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Hawai’i’s Shared Futures By Vision Foresight Strategy

Rethinking the visitor experience

Aloha kakahiaka, everyone.  Hope Wednesday morning is treating everyone well!  This morning we’re working further on the Reboot and our presentation for it.  Working with some futures colleagues, Day 2 of the Reboot is shaping up to be a very cool experience, one that will likely really shake up participant assumptions about how Hawai’i works and about how it could work.  Very cool stuff.

Later this morning we’ll be working on some pieces to build a new foresight framework for workforce and workforce development for Hawaii, an interesting challenge given many of the assumptions and the focus currently found in that arena.  Choosing a particular approach when constructing a new framework is always fun but also tricky: will ‘reframing’ history set them free to think new thoughts?; will a collection of emerging possibilities energize them?; or do you have to completely deconstruct their ‘worldview’ to effectively shake them up?

The Visitor Experience

A couple of weeks ago we helped with a discussion hosted by NaHHA about the visitor industry, culture, and opportunities.  Attended by some very cool folks, it was an interesting discussion about what, among other things, the visitor industry could look like in the future.  Just afterward, I was on Maui and had a range of experiences that had me reflect even further on the earlier discussions.  From staying at a resort in Makena, to camping in Ke’anae and hanging out at the Hana Taro Festival, to staying in Kahului and eating at IHOP (and vacillating on picking up Krispy Kremes [will power won the day]), it was an interesting compare/contrast.

It occurred to me that, among the many ways people and professionals frame the visitor/hospitality industry, one way is to simply consider the amount of content of the ‘everyday’ that makes up the visitor experience (via their accommodations).  It’s a question of how much the visitor accommodations (the hotel) is interwoven into the lives of local communities and thus how much the real, everyday culture of local communities is intended to shape and make the visitor experience.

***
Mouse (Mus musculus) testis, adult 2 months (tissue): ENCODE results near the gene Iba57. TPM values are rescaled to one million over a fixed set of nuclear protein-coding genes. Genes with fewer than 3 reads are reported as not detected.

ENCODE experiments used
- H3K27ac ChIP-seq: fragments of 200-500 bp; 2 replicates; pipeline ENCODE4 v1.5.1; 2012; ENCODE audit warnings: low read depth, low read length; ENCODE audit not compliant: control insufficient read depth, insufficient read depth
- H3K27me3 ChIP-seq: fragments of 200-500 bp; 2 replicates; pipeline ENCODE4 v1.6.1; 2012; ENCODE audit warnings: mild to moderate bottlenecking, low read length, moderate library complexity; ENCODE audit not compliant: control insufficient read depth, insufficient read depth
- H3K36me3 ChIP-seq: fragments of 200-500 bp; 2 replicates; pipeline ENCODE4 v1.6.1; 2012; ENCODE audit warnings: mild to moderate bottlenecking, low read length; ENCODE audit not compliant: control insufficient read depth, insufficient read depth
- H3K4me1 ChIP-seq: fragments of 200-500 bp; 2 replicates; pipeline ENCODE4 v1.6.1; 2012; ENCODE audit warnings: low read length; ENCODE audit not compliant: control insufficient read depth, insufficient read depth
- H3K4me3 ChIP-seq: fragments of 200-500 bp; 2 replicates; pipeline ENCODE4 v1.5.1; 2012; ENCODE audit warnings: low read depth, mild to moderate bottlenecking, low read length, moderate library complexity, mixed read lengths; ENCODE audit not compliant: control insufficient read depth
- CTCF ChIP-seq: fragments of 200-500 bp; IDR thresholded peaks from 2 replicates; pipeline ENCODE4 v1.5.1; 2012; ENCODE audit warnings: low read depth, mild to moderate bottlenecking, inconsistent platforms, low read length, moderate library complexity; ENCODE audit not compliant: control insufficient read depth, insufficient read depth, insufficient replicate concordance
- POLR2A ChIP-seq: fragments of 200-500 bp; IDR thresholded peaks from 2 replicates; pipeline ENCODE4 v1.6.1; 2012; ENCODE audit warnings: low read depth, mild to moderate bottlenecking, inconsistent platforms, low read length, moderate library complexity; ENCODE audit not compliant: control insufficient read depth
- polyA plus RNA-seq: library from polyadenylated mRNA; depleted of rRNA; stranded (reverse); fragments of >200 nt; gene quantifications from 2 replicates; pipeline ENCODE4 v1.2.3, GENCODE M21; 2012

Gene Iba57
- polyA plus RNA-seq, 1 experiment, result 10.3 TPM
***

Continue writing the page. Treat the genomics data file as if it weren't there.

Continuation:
At its most basic, a hotel is just a place to sleep when traveling away from home, apartments for the traveler.  Motels are the best examples, designed for people to drive up, sleep, get up, and drive on.  No frills, little mess.  There’s always a need for basic hotels, and given some of the possible futures for Hawai’i around developing new industries and becoming a global center for emerging technologies, we may need a reinvestment in this basic infrastructure.  Here, the content of the everyday within the hotel is minimal, or at best unconscious.  The everyday life and culture of the local community is picked up when they walk out the door and into the community, which they are expected to be doing, whether to attend business meetings, visit relatives, or explore.  Visitors are not meant to stay inside.

But things change, and over the years people have built resorts, which are increasingly self-contained experiences, providing a prepackaged, complete range of services.  The resort in this sense is actually a retreat, it’s intended to be an unusual, unreal place, that is, a place that doesn’t exist in everyday life.  It’s designed for people to escape from the mundane and everyday, and thus they’re typically located in environmentally unusual and beautiful places.  The retreat is intentionally walled off from the content of the everyday that is found in neighboring local communities.  And this why, when such retreats want to expose their visitors to this local content, whatever it might be, they have to import it into the retreat, staging it in ways that are typically unusual and unnatural, ways that typically don’t manifest in the everyday of local life.  And retreats, in and of themselves, aren’t necessarily bad.  In fact, all cultures and peoples feature variations of retreats, often in physical form.  But today’s retreats as found in the visitor industry take on an industrial scale and commercial character that reverberates through localities with unintentional and undesirable results.

Given this, it’s possible to see how the content of the everyday, that is, the everyday real culture of a place can be a fundamental part of of the visitor experience, and specifically through the physical reality of their very accommodations.  Back in 1999, we wrote a short piece called “Experience Hawai’i” which was a thought piece on what a new type of hotel would look like and how it would operate.  While parts of it are certainly dated (the idea of pervasive high speed internet access was novel back then!), much of it retains its relevance for our current discussions about the visitor industry and the visitor experience.  One of the things that made it an exciting piece to work on was that it placed the physical environment and the local community in the position as the primary ‘customer,’ with the visitors as a secondary component.